Fairbanks, with ease and grace, plays multiple levels of this somewhat thankless role. He’s not just an earnest “artist” looking for a muse for his next play. Joe Sheridan is a nice man, a sweet intelligent man, who has his own uphill battles to fight in his artistic journey. He’s a success but he remembers what it was like to be a beginner, like Eva, and her hope and belief and enthusiasm touch him, touch him in a very deep place, that place where he remembers who he really is.
He knows, or he can sense, that life is going to be tough for someone like Eva. He senses it from the moment he meets her. That is why, months later, when they run into each other at a party, he says, “You know … I worry about you sometimes.” It’s quite an intimate thing to say to someone you barely know. He senses (unlike anyone else in the film, who either take advantage of her, or snicker at her theatrics) her fragility. He thinks she should be protected.
Fairbanks plays that type of man: a man who doesn’t sneer at weakness, but worries about it, for no reason other than he is a nice person.
It is a deceptively simple part: The “nice” guy who loves the girl, but she’s not interested in him except as a friend. You want to shake Eva and say, “PLEASE consider Joe Sheridan and put that horrible manager out of your mind!” But life isn’t like that. Love is messy and one often falls in love with horrible people who don’t treat you well, especially once sex is involved, as it is with Eva and her manager.
Fairbanks could have played the part as a milksop, a weak guy, a lapdog. He doesn’t. Niceness is one of the hardest things for an actor to portray, in the entire cornucopia of qualities. Insanity? Piece of cake compared to niceness. What is “niceness”? What does it mean? What does it look like? And if all you’re doing is playing “nice”, will your work even be discernible? Shouldn’t you make it at least a bit dark and twisty so you will be memorable? Fairbanks is above and beyond those ego-driven concerns, and manages to show the essential character of Joe Sheridan, his decency, his sense of honor, without seeming weak or ineffectual. This is no easy task. He emerges as a friend, really the only friend that Eva’s got in the shark-fest that is the world of the play.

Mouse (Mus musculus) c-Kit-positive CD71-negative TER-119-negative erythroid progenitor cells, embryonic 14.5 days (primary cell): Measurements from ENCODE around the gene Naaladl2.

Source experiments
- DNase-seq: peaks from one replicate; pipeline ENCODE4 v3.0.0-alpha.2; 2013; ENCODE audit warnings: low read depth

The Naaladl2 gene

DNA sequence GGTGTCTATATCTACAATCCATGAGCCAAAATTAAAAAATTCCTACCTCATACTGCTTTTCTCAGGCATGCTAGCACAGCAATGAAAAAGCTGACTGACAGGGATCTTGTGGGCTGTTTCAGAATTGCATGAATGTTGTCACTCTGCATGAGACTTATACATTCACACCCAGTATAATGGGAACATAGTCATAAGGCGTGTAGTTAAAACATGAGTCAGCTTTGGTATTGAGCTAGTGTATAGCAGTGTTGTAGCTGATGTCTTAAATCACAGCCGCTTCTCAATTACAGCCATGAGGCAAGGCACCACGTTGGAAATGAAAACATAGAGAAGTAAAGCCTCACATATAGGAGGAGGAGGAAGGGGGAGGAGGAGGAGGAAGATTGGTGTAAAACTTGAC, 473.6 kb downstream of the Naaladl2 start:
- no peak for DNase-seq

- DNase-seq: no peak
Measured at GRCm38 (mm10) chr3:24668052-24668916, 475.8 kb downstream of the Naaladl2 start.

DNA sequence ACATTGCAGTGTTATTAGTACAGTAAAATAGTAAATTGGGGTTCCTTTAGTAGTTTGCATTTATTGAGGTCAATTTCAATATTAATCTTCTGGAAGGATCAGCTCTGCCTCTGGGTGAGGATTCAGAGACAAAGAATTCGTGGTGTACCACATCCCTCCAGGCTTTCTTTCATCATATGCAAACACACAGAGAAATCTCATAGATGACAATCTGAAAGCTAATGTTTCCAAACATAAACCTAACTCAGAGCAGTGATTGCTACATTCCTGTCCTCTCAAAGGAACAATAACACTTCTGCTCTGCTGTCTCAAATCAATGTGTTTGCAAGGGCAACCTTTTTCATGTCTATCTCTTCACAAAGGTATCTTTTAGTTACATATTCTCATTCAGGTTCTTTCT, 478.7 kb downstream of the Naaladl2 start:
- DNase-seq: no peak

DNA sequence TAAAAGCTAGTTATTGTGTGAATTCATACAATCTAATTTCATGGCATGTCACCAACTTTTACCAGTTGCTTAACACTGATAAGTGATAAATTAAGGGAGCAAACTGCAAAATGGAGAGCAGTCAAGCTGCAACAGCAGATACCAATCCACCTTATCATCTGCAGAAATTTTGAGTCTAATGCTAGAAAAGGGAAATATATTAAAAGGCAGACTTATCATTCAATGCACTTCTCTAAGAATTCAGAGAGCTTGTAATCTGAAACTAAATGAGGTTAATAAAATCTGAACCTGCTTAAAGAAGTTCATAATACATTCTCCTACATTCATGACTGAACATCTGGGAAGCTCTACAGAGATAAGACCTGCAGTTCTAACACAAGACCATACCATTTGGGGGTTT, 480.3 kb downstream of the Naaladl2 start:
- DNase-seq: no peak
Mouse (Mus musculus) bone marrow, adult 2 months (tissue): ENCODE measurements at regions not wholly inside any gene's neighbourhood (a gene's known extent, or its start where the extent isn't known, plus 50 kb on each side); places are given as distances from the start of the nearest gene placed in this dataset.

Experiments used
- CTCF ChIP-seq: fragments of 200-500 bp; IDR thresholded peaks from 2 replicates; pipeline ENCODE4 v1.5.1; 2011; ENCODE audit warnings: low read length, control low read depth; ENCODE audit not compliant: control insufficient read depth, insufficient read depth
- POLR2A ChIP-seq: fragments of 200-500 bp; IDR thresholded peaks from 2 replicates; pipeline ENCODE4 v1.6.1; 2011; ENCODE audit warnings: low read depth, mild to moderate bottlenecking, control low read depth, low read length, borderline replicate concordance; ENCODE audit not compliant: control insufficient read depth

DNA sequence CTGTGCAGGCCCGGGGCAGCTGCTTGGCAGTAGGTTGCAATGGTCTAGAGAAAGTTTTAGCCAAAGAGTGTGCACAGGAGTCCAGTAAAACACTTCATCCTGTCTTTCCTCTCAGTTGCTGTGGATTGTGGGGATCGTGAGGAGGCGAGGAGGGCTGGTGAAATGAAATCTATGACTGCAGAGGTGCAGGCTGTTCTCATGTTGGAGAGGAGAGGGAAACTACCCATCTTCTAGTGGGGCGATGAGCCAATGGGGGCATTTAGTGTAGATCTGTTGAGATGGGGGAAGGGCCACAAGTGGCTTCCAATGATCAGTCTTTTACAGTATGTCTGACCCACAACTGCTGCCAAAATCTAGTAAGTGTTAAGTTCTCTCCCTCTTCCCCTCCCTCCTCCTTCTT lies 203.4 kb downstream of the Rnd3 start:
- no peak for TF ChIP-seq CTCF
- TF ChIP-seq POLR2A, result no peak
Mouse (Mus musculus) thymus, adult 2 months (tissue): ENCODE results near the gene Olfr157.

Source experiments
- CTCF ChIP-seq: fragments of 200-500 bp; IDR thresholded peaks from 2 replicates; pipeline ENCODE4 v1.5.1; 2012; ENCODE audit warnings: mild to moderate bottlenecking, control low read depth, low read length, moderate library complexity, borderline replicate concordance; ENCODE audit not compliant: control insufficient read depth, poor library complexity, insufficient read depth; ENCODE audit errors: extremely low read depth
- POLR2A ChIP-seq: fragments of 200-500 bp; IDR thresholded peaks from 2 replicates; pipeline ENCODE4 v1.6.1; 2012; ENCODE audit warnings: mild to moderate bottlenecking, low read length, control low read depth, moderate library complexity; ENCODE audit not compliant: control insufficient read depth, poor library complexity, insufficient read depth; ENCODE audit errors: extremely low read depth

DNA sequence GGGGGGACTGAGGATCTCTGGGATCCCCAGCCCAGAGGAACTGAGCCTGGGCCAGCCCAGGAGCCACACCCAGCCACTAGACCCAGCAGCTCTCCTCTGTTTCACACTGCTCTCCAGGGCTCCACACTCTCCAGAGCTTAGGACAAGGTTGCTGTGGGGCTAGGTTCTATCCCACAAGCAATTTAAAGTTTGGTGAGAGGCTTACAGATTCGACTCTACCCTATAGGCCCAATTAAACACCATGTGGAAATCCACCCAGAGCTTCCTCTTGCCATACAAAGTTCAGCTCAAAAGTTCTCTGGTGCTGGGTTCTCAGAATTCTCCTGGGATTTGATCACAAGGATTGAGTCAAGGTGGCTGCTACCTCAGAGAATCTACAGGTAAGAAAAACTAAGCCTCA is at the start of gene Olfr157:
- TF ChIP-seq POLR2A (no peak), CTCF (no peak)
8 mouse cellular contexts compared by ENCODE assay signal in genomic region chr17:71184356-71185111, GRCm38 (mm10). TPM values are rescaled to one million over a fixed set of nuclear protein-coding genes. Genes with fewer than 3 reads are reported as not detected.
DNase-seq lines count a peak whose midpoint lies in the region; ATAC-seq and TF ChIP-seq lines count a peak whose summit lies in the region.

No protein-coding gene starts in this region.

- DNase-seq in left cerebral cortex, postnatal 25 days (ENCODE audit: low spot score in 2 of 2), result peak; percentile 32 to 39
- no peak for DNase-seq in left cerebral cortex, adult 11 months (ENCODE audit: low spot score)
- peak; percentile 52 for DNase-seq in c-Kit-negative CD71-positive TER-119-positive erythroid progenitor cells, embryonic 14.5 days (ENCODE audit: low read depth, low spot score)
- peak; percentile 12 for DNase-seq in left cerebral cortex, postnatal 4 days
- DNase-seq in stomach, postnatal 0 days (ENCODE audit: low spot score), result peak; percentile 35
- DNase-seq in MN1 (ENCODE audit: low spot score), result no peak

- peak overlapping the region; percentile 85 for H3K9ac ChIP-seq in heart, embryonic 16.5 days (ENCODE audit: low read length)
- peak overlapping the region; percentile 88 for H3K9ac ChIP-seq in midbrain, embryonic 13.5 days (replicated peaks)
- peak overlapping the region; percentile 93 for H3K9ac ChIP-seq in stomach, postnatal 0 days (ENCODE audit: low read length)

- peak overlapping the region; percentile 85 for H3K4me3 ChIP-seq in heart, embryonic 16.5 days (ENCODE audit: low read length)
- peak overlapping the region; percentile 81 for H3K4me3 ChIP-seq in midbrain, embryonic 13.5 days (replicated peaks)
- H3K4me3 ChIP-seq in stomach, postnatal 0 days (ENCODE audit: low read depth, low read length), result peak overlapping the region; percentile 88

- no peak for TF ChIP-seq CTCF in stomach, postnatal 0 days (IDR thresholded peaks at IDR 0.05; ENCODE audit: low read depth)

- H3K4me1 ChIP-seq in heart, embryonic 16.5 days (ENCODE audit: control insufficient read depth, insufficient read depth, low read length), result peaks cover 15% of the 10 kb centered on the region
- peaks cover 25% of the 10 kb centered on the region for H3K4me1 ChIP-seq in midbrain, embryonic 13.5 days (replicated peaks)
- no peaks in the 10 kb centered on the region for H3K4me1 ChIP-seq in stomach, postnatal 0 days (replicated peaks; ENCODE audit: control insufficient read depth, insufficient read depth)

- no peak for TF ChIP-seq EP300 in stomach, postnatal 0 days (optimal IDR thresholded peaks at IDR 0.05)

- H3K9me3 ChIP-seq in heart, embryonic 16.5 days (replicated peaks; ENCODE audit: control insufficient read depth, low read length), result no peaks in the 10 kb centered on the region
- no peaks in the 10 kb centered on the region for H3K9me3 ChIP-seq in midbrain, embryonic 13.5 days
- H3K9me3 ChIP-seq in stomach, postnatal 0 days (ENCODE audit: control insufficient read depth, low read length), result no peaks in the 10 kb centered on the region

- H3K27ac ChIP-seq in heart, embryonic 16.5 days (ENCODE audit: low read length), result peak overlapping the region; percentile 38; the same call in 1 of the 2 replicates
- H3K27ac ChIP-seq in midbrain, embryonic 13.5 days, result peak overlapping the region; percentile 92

Naturally, though, there is more. He is also in love with her.
To play a man in love, who is also interested in the quality of life of his beloved, and to be concerned over her welfare and how she is treated, is a delicate thing. It requires subtlety and attention to detail. He could have mooned and sighed and pouted. He does none of these things. He seems like a good and serious playwright who keeps his eye on the ball, in terms of his career, but he sees in her a freshness, a humor and fragility, a charming unselfawareness, that touches him. He loves her. It’s that simple.
Let’s get down to specifics.
How does Douglas Fairbanks, Jr. DO all of this?
Surprise, surprise, it’s all about listening. If you want to see what real listening looks like, watch Fairbanks’ performance in Morning Glory. In his one-on-one scenes with Hepburn (the one at the party, in particular), he listens to her with a sensitivity and subtlety that seems quite modern, from another movie, another acting style all together. Nobody else in the film is listening quite like he is. And that’s right for the picture: he really is the only person with integrity, he really is the only one who SEES her. His way of listening helps him stand out.